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01/27/2005: "The Truth About Recruiters"

NFT Feature  When I was searching for employment nearly three years ago, I started a spreadsheet documenting all the different recruiters I'd had contact with. When I got laid off this past November, the first thing I did was open that spreadsheet and send out an updated résumé to each recruiter I had listed. I've since updated and added to the file, and have even started keeping track of which recruiter has been representing me to which job opportunity. Recruiters have placed me in 3 of the 5 career positions I've had since graduating. I thought they were great.

After conducting a post-mortem on the lowball offer I had to turn down recently, it's clearer that recruiters aren't really all that great a deal.

I've never been under the illusion that recruiters work for me. I've known for quite a while, and have said here before, that recruiters work for their clients, not for you. Their goal is not to find you a position, but to fill a position that their client has. For this reason I've never been content to deal with only one recruiter, but instead have consistently sent my résumé to every Tom, Dick, and Harriet that calls themselves a "recruiter" or "executive search consultant" or anything along those lines.

That approach has had its ups and downs. The upside has been that most of my jobs have been found through recruiters. The downside has been calls (and e-mails) about jobs of no interest to me, constant requests for referrals for jobs I'm not interested in (or qualified for), a reliance on someone that has generally never met me selling my skills and abilities to a potential employer, and even recruiters that suddenly get very curt and pushy when it comes time to close the deal.

The most recent failure of recruiting was the lowball offer from the Tillsonburg position I was in line for. Let's look at that encounter to see how recruiters may not be as helpful as you think.

The recruiter I was working with there was very helpful. As a person, she's great. Unfortunately, I had to turn down the position likely as a direct result of dealing with her. The only reason I had to turn down the offer was the fact that it was really a low, slap-in-the-face offer. Turns out, there was likely a very good reason they offered as little as they did.

I've heard two figures defining what recruiters are paid for successfully filling a position. The first figure is 17% of the annual salary of the position being filled. That's a low-end figure charged by someone that isn't necessarily a full-time recruiter. The other figure, told to me by the career advisor I've been visiting recently, is $25000 as a rule-of-thumb. Either way, you have to figure on at least five figures going into the pockets of the recruiter each time a position is filled.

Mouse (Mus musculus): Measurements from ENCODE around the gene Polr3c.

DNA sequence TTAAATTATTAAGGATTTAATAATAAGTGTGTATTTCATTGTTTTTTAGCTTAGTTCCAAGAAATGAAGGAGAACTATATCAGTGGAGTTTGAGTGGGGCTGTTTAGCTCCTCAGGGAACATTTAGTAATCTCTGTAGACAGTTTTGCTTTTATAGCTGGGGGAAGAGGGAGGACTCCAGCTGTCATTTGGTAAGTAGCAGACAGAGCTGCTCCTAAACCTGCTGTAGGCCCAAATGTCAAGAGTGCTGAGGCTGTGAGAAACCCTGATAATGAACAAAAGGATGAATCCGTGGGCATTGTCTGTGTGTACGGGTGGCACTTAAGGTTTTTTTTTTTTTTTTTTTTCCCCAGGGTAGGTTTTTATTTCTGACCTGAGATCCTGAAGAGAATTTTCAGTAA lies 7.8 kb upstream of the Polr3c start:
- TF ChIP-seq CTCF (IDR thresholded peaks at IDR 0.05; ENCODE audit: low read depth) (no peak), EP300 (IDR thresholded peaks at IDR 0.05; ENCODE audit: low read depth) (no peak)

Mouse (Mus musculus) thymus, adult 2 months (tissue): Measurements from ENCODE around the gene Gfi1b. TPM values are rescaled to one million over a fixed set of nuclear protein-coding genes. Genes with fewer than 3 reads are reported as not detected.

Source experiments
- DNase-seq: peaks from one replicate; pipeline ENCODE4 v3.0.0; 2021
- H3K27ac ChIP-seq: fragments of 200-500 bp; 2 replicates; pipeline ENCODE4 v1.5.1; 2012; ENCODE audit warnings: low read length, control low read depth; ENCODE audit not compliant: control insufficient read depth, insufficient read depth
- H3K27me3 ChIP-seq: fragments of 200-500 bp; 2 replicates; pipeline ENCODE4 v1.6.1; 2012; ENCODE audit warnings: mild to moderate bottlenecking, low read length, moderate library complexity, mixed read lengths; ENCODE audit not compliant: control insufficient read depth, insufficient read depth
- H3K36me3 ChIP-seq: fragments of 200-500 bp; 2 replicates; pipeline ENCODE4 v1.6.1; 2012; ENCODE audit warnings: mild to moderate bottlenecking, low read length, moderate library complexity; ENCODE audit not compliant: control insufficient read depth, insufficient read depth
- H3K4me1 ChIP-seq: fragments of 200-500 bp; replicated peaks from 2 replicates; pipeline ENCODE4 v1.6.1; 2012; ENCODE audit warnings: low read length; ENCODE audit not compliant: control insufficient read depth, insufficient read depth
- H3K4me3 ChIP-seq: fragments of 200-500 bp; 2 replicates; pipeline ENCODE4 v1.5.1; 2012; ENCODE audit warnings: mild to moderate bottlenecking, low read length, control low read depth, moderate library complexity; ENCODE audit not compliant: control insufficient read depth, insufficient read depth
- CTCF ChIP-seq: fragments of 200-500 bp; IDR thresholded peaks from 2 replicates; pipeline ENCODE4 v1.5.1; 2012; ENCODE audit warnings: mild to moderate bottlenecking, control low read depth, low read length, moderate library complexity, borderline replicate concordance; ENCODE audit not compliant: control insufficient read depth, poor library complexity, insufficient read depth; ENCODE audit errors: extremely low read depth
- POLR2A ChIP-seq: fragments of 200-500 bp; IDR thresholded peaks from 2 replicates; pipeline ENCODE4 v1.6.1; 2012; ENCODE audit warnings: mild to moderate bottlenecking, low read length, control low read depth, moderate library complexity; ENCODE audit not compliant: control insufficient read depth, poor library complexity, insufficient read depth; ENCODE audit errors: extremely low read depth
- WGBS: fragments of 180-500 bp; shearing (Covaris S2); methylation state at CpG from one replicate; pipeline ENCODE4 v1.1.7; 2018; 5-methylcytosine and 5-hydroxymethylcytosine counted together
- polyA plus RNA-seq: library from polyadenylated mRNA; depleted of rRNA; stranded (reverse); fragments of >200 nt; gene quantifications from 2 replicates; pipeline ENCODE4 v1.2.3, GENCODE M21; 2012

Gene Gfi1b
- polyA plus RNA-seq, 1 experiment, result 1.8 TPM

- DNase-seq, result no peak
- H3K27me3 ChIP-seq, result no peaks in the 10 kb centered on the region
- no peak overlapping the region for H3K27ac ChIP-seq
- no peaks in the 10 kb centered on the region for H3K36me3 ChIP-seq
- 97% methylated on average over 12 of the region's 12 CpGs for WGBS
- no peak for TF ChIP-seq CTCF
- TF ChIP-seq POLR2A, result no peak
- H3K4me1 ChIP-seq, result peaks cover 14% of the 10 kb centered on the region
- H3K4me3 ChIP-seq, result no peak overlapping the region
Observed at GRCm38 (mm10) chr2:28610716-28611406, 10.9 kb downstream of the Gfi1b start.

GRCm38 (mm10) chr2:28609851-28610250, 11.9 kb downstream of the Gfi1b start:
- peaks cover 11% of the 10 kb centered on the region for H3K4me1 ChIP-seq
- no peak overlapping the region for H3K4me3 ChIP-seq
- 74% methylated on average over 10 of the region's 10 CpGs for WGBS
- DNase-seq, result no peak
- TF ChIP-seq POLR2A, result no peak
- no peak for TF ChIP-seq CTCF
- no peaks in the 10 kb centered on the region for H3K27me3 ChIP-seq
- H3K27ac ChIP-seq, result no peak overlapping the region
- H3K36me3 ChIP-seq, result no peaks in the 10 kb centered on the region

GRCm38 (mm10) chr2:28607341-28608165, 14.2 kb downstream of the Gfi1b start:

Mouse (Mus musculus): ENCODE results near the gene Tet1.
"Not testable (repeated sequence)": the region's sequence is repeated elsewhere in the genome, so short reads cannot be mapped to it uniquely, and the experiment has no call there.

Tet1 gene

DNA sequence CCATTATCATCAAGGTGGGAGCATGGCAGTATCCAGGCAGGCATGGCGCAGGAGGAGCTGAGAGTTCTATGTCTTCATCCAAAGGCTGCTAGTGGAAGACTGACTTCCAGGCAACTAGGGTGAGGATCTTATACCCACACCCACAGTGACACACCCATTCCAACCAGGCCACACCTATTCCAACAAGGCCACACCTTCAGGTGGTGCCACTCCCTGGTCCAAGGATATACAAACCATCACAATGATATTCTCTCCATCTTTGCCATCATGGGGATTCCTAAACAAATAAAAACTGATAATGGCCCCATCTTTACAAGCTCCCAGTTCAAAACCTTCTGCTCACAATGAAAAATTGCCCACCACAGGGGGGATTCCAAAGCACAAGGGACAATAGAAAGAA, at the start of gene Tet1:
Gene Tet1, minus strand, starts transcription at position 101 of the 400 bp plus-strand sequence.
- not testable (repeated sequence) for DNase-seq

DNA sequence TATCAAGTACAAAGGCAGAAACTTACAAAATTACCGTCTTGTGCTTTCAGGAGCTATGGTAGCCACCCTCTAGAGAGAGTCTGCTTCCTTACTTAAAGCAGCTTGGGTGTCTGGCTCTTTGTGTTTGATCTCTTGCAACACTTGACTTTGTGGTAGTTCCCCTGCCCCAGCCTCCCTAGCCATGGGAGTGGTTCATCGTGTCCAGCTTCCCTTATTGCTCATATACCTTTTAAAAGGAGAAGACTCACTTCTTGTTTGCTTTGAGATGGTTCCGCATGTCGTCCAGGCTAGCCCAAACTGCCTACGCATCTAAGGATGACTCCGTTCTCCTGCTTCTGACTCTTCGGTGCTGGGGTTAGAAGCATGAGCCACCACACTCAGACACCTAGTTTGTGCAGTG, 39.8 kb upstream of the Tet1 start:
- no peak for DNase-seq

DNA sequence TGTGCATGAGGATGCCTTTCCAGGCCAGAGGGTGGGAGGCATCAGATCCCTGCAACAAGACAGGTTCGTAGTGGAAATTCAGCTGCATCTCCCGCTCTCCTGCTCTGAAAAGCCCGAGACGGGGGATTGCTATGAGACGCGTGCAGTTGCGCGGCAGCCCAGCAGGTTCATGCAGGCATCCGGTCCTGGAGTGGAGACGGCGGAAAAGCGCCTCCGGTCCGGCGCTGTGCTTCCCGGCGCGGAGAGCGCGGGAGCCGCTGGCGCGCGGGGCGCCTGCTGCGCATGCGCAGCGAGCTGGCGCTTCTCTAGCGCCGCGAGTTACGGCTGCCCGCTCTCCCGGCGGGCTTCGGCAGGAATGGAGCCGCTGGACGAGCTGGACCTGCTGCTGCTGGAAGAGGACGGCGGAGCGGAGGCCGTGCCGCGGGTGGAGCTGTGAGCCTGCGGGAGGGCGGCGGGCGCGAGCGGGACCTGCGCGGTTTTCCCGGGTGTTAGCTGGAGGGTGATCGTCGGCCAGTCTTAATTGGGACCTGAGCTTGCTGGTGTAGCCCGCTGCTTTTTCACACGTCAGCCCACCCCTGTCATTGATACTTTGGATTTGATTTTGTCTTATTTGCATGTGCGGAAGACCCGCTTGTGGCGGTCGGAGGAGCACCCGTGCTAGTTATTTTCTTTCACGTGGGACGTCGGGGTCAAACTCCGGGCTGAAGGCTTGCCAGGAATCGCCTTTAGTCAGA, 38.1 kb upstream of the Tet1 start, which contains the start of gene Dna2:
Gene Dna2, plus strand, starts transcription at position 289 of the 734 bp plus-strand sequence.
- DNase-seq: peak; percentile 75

While big payouts for filling a position are good for them, think about what it means for your salary offer from the company that is paying this huge sum. If a company is looking at two candidates, one using a recruiter and one that submitted their résumé themselves, one is going to automatically be more expensive than the other by a huge margin. As a hiring manager, what choice would you make?

What I figure is that using a recruiter cost the company in Tillsonburg so much (or would have, if I had accepted the offer) that they simply had to cut the offered salary for it to make fiscal sense to them. A salary is paid out over the course of an entire year, which means that an increase wouldn't cut very deeply on a week-by-week basis. A recruiter's fee, on the other hand, is due after an offer is accepted. Can you imagine what happens to your payroll budget when you have to fork over $25000 in one lump sum? Ouch.

The trouble with recruiters doesn't end with an offer, it continues even if a company never even acknowledges you. By law, a recruiter that submits you to a company has exclusive rights to you at that company for a period of twelve months. If the company does hire you within that time frame, even if it's been months since the recruiter talked to you or submitted your résumé, that recruiter gets paid. There is nothing you or the company can do to cut that recruiter out of the picture, short of waiting 12 months before going back again. If you really want to work somewhere, best to do some networking and get your own résumé in the door instead of getting a recruiter to do it for you.

The last thing that I don't like about recruiters is more of a pet peeve of mine than anything else. At times I will get a call about a position that doesn't at all match my skills or experience, or even relates to me at all. They are usually calls from recruiters that can't fill a position with anyone they currently have on file, so they're looking for referrals. Normally I don't mind referring people, but when I know for a fact that the recruiter is making 5 figures off a successful placement, it irks me that they have the gall to cold call me and ask me for the name of anyone I think might be looking for work.

So I thought recruiters were a great deal. Turns out that's not necessarily the case. Of course, if a recruiter has a client that's going to offer me good money, you'll bet I'll bite. But I don't think I'll be relying on recruiters as heavily as I have been in the past.

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